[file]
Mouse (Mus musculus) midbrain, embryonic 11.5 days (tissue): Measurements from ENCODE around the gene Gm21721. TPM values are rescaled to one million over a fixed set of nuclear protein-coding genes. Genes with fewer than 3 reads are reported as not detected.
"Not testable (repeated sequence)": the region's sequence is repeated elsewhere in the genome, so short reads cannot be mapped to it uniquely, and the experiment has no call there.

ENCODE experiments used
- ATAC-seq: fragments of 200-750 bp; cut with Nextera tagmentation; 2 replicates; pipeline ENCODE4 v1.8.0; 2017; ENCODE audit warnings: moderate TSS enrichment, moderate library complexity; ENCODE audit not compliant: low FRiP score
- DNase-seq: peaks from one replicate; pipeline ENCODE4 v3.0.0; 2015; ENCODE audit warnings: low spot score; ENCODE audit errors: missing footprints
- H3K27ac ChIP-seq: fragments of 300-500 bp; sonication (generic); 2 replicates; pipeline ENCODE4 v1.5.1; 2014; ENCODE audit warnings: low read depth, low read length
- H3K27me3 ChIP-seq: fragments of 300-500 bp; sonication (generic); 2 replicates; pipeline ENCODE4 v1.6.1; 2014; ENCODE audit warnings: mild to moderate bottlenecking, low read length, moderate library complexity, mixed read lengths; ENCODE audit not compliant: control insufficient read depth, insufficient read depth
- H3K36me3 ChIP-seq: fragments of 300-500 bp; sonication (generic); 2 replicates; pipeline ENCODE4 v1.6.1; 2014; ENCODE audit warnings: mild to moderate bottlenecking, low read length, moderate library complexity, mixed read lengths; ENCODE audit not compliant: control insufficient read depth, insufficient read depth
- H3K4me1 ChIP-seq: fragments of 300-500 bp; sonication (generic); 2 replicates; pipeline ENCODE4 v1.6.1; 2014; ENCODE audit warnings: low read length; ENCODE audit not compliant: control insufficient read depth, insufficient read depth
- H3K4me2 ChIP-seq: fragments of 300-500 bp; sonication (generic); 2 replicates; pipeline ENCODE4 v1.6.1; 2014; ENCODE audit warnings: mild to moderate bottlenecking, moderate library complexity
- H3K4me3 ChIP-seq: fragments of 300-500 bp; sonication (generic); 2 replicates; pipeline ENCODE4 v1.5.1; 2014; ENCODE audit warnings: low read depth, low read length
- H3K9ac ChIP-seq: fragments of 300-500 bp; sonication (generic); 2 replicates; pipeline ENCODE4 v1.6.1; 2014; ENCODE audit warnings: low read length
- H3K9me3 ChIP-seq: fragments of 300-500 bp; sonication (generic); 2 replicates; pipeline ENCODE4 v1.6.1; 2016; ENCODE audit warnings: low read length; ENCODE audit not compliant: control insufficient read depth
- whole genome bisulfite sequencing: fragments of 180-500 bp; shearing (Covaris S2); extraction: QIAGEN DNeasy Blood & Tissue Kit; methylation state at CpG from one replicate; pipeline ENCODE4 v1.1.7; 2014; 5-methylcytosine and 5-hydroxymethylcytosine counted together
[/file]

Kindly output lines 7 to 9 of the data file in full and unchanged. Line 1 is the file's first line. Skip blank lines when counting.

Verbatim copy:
- H3K27me3 ChIP-seq: fragments of 300-500 bp; sonication (generic); 2 replicates; pipeline ENCODE4 v1.6.1; 2014; ENCODE audit warnings: mild to moderate bottlenecking, low read length, moderate library complexity, mixed read lengths; ENCODE audit not compliant: control insufficient read depth, insufficient read depth
- H3K36me3 ChIP-seq: fragments of 300-500 bp; sonication (generic); 2 replicates; pipeline ENCODE4 v1.6.1; 2014; ENCODE audit warnings: mild to moderate bottlenecking, low read length, moderate library complexity, mixed read lengths; ENCODE audit not compliant: control insufficient read depth, insufficient read depth
- H3K4me1 ChIP-seq: fragments of 300-500 bp; sonication (generic); 2 replicates; pipeline ENCODE4 v1.6.1; 2014; ENCODE audit warnings: low read length; ENCODE audit not compliant: control insufficient read depth, insufficient read depth